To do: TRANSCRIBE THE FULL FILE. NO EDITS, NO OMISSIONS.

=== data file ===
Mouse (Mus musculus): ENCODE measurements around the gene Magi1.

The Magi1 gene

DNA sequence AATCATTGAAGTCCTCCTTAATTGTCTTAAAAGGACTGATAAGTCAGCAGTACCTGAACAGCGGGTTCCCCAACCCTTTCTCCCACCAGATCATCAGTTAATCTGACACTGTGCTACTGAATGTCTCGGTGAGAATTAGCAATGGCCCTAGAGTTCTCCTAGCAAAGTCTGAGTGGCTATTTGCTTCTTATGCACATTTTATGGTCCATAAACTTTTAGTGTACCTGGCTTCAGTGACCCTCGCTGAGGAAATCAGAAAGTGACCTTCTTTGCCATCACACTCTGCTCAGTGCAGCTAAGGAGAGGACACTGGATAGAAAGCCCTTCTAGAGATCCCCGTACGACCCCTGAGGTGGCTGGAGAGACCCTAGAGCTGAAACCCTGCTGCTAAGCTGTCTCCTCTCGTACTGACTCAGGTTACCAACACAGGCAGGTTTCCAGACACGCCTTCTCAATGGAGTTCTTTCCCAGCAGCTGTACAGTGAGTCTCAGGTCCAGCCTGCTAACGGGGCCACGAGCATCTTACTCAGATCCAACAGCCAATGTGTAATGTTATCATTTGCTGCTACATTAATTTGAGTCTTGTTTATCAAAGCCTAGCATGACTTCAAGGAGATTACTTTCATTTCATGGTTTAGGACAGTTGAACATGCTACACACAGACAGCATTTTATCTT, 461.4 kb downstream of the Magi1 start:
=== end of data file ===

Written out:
Mouse (Mus musculus): ENCODE measurements around the gene Magi1.

The Magi1 gene

DNA sequence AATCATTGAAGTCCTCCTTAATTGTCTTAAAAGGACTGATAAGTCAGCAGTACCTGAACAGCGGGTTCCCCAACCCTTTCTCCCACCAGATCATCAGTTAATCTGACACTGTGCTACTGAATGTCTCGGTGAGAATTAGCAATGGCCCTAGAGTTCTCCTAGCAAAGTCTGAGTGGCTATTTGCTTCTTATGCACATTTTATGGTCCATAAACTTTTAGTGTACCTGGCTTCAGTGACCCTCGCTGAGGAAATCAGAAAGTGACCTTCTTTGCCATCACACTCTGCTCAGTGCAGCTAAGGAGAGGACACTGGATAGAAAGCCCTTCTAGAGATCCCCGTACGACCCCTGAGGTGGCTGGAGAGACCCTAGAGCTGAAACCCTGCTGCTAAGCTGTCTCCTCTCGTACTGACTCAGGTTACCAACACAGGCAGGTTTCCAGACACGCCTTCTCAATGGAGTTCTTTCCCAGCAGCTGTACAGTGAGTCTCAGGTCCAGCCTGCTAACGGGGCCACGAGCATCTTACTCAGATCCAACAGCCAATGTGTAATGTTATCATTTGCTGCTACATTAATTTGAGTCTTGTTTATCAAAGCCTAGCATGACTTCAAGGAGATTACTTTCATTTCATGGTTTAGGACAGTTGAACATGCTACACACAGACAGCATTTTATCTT, 461.4 kb downstream of the Magi1 start: